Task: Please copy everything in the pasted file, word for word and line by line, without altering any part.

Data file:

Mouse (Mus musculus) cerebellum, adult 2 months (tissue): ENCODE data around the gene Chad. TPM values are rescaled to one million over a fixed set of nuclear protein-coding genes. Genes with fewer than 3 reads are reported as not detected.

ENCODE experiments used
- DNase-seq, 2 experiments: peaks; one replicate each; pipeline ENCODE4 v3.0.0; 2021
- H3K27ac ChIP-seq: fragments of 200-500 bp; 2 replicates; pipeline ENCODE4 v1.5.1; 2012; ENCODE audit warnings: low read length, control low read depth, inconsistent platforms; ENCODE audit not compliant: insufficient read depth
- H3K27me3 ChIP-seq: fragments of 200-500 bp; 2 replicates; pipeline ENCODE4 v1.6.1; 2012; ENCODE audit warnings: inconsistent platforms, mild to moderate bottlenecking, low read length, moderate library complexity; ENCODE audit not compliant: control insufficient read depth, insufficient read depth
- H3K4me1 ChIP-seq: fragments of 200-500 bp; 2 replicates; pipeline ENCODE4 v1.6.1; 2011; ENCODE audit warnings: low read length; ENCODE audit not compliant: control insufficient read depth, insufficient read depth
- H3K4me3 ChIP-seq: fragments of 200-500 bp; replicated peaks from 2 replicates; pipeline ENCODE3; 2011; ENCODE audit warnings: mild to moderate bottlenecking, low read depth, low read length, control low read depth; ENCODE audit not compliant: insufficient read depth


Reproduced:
Mouse (Mus musculus) cerebellum, adult 2 months (tissue): ENCODE data around the gene Chad. TPM values are rescaled to one million over a fixed set of nuclear protein-coding genes. Genes with fewer than 3 reads are reported as not detected.

ENCODE experiments used
- DNase-seq, 2 experiments: peaks; one replicate each; pipeline ENCODE4 v3.0.0; 2021
- H3K27ac ChIP-seq: fragments of 200-500 bp; 2 replicates; pipeline ENCODE4 v1.5.1; 2012; ENCODE audit warnings: low read length, control low read depth, inconsistent platforms; ENCODE audit not compliant: insufficient read depth
- H3K27me3 ChIP-seq: fragments of 200-500 bp; 2 replicates; pipeline ENCODE4 v1.6.1; 2012; ENCODE audit warnings: inconsistent platforms, mild to moderate bottlenecking, low read length, moderate library complexity; ENCODE audit not compliant: control insufficient read depth, insufficient read depth
- H3K4me1 ChIP-seq: fragments of 200-500 bp; 2 replicates; pipeline ENCODE4 v1.6.1; 2011; ENCODE audit warnings: low read length; ENCODE audit not compliant: control insufficient read depth, insufficient read depth
- H3K4me3 ChIP-seq: fragments of 200-500 bp; replicated peaks from 2 replicates; pipeline ENCODE3; 2011; ENCODE audit warnings: mild to moderate bottlenecking, low read depth, low read length, control low read depth; ENCODE audit not compliant: insufficient read depth